We explore why playgrounds are an essential part of growing up, while highlighting 10 signs that a playground isn’t safe
Falls to the ground cause 70 percent of playground injuries, according to the National Safety Council. Changing the playground surface helps greatly, but there also must be a change in attitude about playground design, says National Program for Playground Safety (NPPS) director Donna Thompson, PhD.
“We want to reduce the risk and increase the challenge of our playgrounds,” Thompson says. “Challenging equipment encourages kids to use and develop their skills.” Unfortunately, “challenge” often is created by building equipment higher off the ground. “It isn't the height that challenges children, but height does put them at increased risk [for injury],” says Thompson.
Instead of simply raising equipment, designers are beginning to creatively manipulate it: increasing the length of a horizontal ladder or angling a 12-inch-high balance beam. In general, the NPPS recommends that equipment be no taller than 6 feet for preschoolers and 8 feet for school-age children.
Designs for All Children
Parents need to select playgrounds that fit their child’s development. Some areas are designed for preschoolers (ages 2 to 5) and others are for older kids. Many playgrounds post signs describing age guidelines and proper use. And parents should adhere to the rules, Thompson says.
Until the 1990s, one group of children found its playground needs overlooked. Children with disabilities were sidelined at play areas that were inaccessible to wheelchairs or by equipment that couldn’t accommodate their varied physical abilities. But it doesn’t have to be that way, says playground expert Jean Schappet.
“I was the owner of a play equipment manufacturing company founded in the late 1970s,” Schappet says. ‘We discovered that if you designed playground equipment for various abilities, it was advantageous for all children.”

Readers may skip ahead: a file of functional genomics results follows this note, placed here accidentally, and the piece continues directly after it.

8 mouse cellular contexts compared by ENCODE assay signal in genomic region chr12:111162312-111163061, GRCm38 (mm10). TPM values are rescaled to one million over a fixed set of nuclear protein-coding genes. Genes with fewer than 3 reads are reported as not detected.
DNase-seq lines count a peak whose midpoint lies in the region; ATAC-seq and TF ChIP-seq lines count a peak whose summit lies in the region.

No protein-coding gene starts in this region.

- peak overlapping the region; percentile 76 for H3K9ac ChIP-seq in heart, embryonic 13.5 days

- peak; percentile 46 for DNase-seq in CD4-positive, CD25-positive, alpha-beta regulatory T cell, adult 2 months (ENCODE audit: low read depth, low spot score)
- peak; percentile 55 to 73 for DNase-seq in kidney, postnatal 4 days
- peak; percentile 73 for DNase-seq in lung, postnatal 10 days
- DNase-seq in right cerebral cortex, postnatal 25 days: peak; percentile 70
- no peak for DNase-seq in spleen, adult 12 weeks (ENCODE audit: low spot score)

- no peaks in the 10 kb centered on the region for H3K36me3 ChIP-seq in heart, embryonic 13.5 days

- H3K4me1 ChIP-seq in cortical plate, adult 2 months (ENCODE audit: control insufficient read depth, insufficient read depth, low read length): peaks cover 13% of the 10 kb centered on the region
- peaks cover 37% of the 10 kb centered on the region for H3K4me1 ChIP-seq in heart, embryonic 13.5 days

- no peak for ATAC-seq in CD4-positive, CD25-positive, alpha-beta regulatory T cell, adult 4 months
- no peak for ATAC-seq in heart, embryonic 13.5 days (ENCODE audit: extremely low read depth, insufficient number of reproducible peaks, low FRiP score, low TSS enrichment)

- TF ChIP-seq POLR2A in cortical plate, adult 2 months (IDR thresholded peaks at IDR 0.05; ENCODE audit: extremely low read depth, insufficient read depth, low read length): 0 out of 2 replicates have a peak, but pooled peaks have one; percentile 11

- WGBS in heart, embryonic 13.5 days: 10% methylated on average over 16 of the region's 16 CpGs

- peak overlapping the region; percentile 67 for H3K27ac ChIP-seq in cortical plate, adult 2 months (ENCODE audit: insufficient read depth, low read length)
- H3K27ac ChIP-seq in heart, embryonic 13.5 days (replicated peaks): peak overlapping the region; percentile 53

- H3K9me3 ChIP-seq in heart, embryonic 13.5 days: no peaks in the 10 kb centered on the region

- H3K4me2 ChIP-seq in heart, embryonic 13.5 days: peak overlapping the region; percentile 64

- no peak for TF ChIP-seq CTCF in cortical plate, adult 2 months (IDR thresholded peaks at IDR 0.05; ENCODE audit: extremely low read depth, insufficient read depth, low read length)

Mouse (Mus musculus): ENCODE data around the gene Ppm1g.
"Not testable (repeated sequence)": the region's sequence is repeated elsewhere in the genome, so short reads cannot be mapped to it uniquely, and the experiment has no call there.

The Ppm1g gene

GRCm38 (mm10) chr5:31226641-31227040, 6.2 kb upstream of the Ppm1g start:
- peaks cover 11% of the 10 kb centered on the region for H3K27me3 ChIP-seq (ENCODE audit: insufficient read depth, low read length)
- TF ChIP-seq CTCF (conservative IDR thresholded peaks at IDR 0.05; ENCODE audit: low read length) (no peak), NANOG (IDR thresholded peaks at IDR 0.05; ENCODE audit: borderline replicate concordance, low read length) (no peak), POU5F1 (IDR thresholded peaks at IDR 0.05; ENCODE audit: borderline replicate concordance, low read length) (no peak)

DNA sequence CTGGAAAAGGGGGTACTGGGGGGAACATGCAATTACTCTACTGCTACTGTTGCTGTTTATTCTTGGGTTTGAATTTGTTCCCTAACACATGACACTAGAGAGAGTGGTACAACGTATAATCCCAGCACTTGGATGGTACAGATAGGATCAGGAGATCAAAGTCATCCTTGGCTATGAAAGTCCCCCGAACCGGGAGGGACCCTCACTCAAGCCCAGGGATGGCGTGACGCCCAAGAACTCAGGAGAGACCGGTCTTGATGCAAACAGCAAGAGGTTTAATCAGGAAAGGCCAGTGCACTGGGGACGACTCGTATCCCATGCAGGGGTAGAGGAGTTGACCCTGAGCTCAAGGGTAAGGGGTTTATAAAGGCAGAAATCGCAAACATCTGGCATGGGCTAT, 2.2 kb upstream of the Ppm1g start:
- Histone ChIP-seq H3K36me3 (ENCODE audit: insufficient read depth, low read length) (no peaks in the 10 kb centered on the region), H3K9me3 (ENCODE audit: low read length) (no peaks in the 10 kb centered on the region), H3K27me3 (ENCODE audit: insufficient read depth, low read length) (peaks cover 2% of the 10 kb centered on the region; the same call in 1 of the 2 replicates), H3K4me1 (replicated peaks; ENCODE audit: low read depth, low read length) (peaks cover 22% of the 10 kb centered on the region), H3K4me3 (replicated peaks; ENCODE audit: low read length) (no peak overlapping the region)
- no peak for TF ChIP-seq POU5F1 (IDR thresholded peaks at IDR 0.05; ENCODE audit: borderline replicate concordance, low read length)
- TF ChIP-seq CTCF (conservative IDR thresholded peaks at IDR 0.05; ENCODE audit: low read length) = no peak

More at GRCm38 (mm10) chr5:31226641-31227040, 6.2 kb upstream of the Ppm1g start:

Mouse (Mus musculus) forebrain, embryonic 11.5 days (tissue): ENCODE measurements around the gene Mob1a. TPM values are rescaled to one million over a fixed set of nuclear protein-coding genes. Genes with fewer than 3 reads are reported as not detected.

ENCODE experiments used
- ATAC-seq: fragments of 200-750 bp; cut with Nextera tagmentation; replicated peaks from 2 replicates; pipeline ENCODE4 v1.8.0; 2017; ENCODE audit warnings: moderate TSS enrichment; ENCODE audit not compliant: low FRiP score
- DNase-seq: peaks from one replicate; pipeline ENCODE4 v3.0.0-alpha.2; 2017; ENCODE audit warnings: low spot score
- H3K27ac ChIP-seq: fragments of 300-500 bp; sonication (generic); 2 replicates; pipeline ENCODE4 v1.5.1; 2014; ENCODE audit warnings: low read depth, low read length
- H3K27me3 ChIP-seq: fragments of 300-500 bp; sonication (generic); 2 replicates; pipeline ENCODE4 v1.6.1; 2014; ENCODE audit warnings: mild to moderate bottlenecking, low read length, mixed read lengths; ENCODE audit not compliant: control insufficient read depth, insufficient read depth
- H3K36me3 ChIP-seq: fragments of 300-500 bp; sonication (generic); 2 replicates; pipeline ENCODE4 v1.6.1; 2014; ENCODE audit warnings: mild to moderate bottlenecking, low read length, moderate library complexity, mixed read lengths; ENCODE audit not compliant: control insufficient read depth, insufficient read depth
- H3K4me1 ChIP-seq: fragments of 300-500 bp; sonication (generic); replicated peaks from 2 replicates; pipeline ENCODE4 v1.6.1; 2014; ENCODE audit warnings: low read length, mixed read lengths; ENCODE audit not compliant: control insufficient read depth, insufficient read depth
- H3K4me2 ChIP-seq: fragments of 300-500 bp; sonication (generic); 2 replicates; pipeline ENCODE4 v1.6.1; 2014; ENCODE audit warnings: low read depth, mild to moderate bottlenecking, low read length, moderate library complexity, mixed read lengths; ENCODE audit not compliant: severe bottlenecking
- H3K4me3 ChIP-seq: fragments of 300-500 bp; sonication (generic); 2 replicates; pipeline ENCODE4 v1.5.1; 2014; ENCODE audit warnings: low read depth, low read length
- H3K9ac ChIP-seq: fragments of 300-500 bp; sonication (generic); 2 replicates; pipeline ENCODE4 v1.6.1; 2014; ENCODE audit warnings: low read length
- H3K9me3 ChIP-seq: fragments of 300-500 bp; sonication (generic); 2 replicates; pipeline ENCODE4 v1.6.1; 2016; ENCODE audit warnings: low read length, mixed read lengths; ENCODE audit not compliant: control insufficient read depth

Today, Schappet is creative director of Boundless Playgrounds, a nonprofit that collaborates with communities and play equipment producers to support the developmental need of all children to play. Rubberized mats and raised sand tables for digging are two changes that allow wheelchair-bound children to participate.
“Children need to play,” Schappet says. “They’re not just blowing off steam. They are literally...formulating how the world works. Play is learning.”
Danger Zone: 10 Signs That a Playground Isn’t Safe
- Dirt, grass or cement surrounds playground equipment. Safe surfaces include wood chips, sand, pea gravel or rubberized mats. Loose fill material should be 12 inches deep.
- The area is crowded with equipment. Most stationary equipment needs a six-foot “safe zone” in all directions.
- Guardrails and ladder rungs are improperly spaced. Openings should be smaller than 3.5 inches or larger than 9 inches to prevent trapping children.
- Guardrails are missing. Guardrails should surround all elevated platforms and be at least 29 inches high for preschool-age children and 38 inches for school-age children.
- Concrete footings are exposed. Children can easily trip on footings, tree roots and rocks.
- Equipment has sharp edges and dangerous hardware. For example, “S” hooks should be completely closed and bolts should not protrude.
- Preschoolers play on elementary school equipment. Stay within age-appropriate play areas.
- Equipment is rundown. Contact the school principal or park director to report a maintenance problem.
- Children wear hooded sweatshirts or clothes with drawstrings. These items can get caught on equipment.
- Adults aren’t watching. Always supervise children on a playground and keep moving to maintain visual contact with them.
Source: National Safety Council, nsc.org